Shepstone Management Company, Inc.
Natural Gas NOW readers pass along a lot of stuff every week about natural gas, fractivist antics, emissions, renewables, and other news relating to energy. As usual, emphasis is added.
Andrew Cuomo, New York’s follower in chief and No. 1 demagogue on energy issues, has succeeded in driving more wealth out of the once Empire State than any other governor in any other state. That’s the takeaway from a new Bloomberg analysis of the latest migration data from the Census Bureau:
New York suffered the most income drain in state-to-state moves.
New York’s annual net loss was the highest, with a net $8.4 billion leaving the state. Existing incomes of $19.2 billion were replaced by people who brought in $10.7 billion less in income.
Illinois and New Jersey were next with net outflows of $4.8 billion and $3.4 billion, respectively.
Those three states also had three of the four highest proportions of outbound versus inbound residents last year, according to the United Van Lines, the largest U.S. household goods mover.
So, no fracking, no more pipelines, high taxes and astronomical green energy subsidies constitute the magic formula?
Some common sense from Bjorn Lomborg:
Let’s be clear. Climate change is real, manmade and we need to tackle it. But do we need to present it as an apocalyptic crisis? Here’s the problem: The media and politicians are going far beyond the science, and by setting out to scare us, they risk making an entire generation over-worried and worse off — while tackling climate change badly.
According to the UN climate science panel’s last major report, if we do absolutely nothing, the impact of rising temperatures will be the equivalent to a reduction in incomes of between 0.2 and 2% in the 2070s. That is equivalent to the impact of a single economic recession over the next half-century. To put this in context, humanity has managed to get through three global recessions in the last 40 years.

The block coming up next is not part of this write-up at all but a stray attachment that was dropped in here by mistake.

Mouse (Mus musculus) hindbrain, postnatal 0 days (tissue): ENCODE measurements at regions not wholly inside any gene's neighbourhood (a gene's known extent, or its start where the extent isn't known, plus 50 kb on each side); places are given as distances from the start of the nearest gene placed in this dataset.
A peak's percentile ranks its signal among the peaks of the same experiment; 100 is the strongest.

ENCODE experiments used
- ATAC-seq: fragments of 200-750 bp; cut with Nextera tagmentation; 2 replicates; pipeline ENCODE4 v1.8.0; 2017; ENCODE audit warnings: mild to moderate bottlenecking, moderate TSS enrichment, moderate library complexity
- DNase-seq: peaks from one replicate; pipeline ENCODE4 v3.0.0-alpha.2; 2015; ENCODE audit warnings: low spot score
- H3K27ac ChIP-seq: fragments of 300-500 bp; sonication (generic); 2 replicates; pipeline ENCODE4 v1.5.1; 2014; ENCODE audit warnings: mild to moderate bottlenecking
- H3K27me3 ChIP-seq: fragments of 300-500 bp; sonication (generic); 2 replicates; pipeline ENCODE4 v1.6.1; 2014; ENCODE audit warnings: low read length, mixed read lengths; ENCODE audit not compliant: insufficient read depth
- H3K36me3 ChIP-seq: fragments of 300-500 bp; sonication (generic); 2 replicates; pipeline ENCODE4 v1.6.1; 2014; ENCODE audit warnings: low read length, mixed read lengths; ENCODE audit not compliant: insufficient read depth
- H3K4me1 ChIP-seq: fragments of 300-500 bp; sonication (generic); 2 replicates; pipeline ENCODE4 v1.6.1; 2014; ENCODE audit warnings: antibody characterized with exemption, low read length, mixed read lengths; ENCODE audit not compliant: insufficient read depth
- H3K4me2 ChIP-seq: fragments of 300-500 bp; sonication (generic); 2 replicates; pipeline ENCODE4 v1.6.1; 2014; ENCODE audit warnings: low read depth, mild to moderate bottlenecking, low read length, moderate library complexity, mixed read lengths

The panel notes that for most sectors, “the impact of climate change will be small relative to the impacts of other drivers,” such as changes in population, age, income, technology, relative prices, lifestyle, regulation and governance…
We have been here many times before. In the early 1970s, the Club of Rome think tank predicted humanity’s collapse: We would run out of food, oil and all other resources, while runaway pollution would kill us. The prescription was dire (and just the same as today): Cut consumption, have few or no kids and stop economic growth…
Climate activists embellish, because they know their proposed fixes are incredibly expensive. Just the annual cost of the climate promises in the New Green Deal could cost more than $6,400 per person. Consider that a new survey shows nearly seven in 10 Americans would vote against spending just $120 each per year to combat climate change…
“Climate emergency” talk neglects the fact that we need better and cheaper climate policies that can also work in China and India.
What are those policies? Well, natural gas development, which has already accomplished enormous reductions in CO2 emissions through substitutions for coal, is one. I’ll start following the advice climate change policy advocates when they acknowledge that fact and recognize gas has been and will continue to be part of the solution.
How many times did we tell you Josh Fox (remember him?) was not to be trusted?